Ans. Amino acids are crucial for the growth and development of the body. However, the body cannot synthesise every type of amino acid. Those amino acids that cannot be produced in the body and are acquired through food are called essential amino acids. For example, valine and tryptophan. The amino acids that the body can produce are known as non-essential amino acids. For example, glycine and glutamic acid.
Q.3. Why is vitamin C readily absorbed in our body?
Ans. Though vitamin C is extremely crucial for the body, it gets expelled from it through urine immediately due to its high solubility in water. So, the body absorbs the vitamin quickly to utilise it for nutrition.
Q.4.What are the definitions of hypervitaminosis and avitaminosis?
Ans: Hypervitaminosis refers to the condition when there is an excessive presence of vitamins in the body, mainly vitamins A and D. Hypervitaminosis can be caused by an excess of vitamin A and vitamin D-rich foods, as well as long-term acne treatments.Vision difficulties, skin diseases, and bone discomfort are common symptoms of it. If it is not treated quickly, it can harm the liver and brain eventually.
Avitaminosis is a condition caused by the deficiency of one or more vitamins in the body. As vitamins are essential for growth, such diseases are common in infants and pregnant women who do not get adequate vitamins. Severe diarrhoea or excessive sweating can also lead to such illnesses.
Q.5. Mention the structures of the two possible dipeptides that can be formed by glycine and alanine.
Ans. Dipeptide bonds formed by glycine (Gly) and alanine (Ala) can be symmetrical or asymmetrical. The symmetrical bond can be expressed as GlyGly and AlaAla; and asymmetrical bonds can be written as GlyAla and GlyAla.
Long Answer Questions (3 Marks)
Q.1. How many types of carbohydrates are there? Mention their names.
Ans. Carbohydrates can be divided into four categories based on the presence of a certain number of sugar molecules, namely, monosaccharides, disaccharides, oligosaccharides, and polysaccharides. These categories can be further divided in the following manner:
- Monosaccharides (having one sugar molecule)
- Disaccharides (having two sugar molecules)
- Oligosaccharides (having three sugar molecules)
- Polysaccharides (having four sugar molecules)
Q.2. (i)How many chiral carbon atoms are present in D(+) glucose?
Ans. (i) Chiral carbons are those carbon atoms that contain four different atoms or groups.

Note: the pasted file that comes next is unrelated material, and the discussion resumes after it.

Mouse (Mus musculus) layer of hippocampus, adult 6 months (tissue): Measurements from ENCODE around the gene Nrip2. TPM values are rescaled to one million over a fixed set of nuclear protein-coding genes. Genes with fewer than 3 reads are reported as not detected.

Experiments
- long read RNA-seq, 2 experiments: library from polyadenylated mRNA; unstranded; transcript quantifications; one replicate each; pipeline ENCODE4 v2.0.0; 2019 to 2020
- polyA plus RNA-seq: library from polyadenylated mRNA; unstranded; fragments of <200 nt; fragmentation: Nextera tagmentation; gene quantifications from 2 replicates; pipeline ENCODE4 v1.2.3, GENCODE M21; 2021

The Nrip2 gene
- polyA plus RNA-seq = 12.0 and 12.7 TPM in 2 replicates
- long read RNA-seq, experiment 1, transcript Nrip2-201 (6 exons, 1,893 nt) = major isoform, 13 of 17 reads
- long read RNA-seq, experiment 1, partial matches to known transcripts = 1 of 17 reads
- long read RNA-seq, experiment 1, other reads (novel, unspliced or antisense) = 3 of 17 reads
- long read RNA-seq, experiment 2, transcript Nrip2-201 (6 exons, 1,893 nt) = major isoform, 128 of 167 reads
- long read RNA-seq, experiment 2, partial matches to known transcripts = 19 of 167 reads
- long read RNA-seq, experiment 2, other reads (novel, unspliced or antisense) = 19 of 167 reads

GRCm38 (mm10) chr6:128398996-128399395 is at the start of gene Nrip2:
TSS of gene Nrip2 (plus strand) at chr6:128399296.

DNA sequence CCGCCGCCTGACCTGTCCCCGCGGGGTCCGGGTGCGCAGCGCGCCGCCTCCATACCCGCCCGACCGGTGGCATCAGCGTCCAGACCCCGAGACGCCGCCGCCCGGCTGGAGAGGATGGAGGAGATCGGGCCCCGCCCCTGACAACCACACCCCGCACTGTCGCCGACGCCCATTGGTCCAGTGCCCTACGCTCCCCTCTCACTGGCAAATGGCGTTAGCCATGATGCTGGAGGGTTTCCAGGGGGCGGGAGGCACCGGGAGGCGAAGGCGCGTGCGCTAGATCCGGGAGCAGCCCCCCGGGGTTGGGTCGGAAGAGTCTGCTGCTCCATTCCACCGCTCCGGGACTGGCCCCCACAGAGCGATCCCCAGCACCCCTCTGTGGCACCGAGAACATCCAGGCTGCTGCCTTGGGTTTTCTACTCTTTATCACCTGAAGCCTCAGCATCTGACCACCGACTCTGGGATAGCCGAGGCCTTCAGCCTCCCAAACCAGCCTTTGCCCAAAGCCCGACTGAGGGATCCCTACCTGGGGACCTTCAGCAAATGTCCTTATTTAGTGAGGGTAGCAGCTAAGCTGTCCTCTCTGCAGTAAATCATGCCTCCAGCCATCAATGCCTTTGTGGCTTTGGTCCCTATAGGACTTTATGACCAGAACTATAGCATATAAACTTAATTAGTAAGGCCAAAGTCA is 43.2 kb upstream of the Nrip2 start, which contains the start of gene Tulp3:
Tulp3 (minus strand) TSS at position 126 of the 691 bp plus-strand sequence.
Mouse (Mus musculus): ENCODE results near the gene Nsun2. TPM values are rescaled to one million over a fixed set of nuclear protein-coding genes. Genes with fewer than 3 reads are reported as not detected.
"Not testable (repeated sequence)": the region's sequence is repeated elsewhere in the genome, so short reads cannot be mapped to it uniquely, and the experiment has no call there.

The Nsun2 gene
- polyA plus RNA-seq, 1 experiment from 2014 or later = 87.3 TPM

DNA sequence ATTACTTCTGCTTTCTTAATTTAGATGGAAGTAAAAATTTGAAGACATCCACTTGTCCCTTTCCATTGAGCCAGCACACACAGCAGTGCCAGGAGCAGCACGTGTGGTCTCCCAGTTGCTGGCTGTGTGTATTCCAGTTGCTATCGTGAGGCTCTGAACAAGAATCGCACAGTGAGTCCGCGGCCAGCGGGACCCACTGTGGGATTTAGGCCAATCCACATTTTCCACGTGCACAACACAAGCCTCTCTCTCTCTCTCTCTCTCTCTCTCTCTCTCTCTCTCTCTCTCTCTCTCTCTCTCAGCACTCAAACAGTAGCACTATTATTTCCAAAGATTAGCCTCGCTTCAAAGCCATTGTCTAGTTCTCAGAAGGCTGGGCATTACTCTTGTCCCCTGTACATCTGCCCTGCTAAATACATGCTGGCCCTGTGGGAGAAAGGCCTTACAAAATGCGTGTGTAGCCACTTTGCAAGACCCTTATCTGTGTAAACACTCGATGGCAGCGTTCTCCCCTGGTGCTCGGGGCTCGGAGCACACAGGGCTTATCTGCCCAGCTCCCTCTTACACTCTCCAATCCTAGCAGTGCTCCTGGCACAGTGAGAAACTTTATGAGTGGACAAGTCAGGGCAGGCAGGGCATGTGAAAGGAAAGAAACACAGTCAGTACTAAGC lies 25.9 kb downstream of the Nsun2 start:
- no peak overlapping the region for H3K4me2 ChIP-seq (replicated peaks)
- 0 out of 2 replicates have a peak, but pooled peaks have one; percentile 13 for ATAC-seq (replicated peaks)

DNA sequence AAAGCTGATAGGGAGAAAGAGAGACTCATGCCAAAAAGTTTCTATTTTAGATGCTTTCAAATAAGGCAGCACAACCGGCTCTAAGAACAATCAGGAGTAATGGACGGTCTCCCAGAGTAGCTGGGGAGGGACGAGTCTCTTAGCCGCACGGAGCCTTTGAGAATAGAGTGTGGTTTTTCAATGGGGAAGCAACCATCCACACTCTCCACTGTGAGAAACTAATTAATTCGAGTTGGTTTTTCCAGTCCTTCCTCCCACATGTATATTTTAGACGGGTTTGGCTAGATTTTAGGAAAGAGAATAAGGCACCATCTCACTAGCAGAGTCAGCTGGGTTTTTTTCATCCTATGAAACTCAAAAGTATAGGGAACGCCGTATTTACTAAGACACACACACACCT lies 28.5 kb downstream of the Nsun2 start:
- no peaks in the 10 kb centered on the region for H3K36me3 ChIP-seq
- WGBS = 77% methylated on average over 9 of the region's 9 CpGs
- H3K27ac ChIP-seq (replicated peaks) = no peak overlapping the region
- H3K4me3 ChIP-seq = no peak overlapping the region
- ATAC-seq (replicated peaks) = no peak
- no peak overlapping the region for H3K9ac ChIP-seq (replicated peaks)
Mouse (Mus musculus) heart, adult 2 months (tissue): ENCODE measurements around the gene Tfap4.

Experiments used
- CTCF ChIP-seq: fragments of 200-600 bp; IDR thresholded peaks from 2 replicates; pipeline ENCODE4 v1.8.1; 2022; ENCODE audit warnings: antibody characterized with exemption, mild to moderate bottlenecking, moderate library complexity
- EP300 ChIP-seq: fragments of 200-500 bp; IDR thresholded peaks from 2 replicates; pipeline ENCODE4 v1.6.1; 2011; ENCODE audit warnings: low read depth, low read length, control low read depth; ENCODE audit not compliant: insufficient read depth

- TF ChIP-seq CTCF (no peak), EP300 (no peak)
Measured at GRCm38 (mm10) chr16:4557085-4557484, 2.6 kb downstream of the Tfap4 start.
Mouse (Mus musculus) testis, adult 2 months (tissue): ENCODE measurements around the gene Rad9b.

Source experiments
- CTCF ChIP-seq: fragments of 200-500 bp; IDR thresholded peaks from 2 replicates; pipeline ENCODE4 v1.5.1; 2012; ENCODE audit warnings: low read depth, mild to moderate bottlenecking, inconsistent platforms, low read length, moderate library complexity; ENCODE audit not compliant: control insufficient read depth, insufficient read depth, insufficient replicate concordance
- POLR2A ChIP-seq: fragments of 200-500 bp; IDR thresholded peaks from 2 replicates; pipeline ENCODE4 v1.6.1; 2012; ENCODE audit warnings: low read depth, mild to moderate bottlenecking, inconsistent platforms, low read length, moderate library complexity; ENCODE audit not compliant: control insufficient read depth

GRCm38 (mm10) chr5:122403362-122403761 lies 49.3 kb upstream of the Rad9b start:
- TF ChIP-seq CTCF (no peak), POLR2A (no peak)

In D(+) glucose, four such carbon atoms are present.
(ii) Write the name of the enantiomer of D-glucose.
Ans. Glucopyranose β-D-(+) is the enantiomer of D-glucose.
(iii) What is the meaning of the (+) sign in the name D(+) glucose?
Ans. A compound’s isomers can be dextrorotatory or levorotatory. The dextrorotatory isomers are denoted by the plus (+) sign, while the levorotatory isomers are denoted by the minus (−) sign. So, the (+) sign in the name of D(+) glucose denotes that it is a dextrorotatory isomer of D-glucose.
Q.3.Proteins are both fibrous and globular.. How are they different from each other?
Ans. The differences between fibrous and globular are discussed below:
Q.4.(i). Write down the nitrogenous bases present in DNA.
Ans. (i)The four nitrogenous bases present in the DNA are:
RNAs also contain the same nitrogenous bases that can be found in DNA, except for one. (ii)What is the name of the base? Which nucleotide base is present in RNAs but not in DNAs?
Ans. Thymine is the nitrogenous base absent in RNAs. Instead of thymine, uracil is present in RNAs, whereas it is absent in DNAs.
(iii) Mention one function of each: DNA and RNA.
Ans. The function of DNA: It carries the genetic code that is transmitted through genes from one generation to another.
The function of RNA: It facilitates the process of translation of DNA.
Q.5. (i) What is meant by the denaturation of protein molecules?
Ans. Denaturation refers to the destruction of the natural properties of protein molecules due to exposure to extreme acidity, extreme basicity, radiation, heat, or salts. In the worst case, the cells containing protein molecules may die.
(ii) Define the term “specificity” of an enzyme.
Ans. The specificity of an enzyme refers to its ability to choose a specific substrate to work on. Only a few enzymes show this property. Specificity can be of four types, such as absolute specificity, group specificity, linkage specificity, and stereochemical specificity.
FAQs (Frequently Asked Questions)
1. Explain the reason for the stability of the -helical structure of proteins.
The -helical structure of proteins is stable because of the presence of hydrogen bonds in them. The building block of proteins is the amino acid. An amino acid’s -NH- groups form hydrogen bonds with the >C=O groups on their adjacent sides, giving the amino acid a helix-like structure and making it stable.
2. Explain the reason for the amphoteric behaviour of amino acids.
Amino acid molecules consist of a carboxyl group and an amino group. These carboxyl groups are acidic in nature, whereas the amino groups are basic. In the aqueous solution, the carboxyl group releases a proton that is received by the amino group. Thus, they neutralise each other’s effect. However, an amino acid also reacts with bases in its zwitterionic form despite being a base itself. Thus, it shows amphoteric behaviour.
3. What causes the inactivity of amylase in the stomach?
Amylase enzymes cannot work in an acidic environment. In the stomach, extreme acidity is produced because of the secretion of hydrochloric acid, which causes the denaturation and change in the shape of the amylase enzymes. This is the reason that the given enzyme becomes inactive in the stomach.
4. Write the Zwitter ionic form of glycine.
The Zwitter ionic form of glycine is: NH3+−CH2−COO–.
5. What is the reason that glucose does not react with sodium hydrogen sulphite?
Glucose does not react with sodium hydrogen sulphite because it does not contain any free aldehyde group to complete the reaction and produce any bisulphite addition products.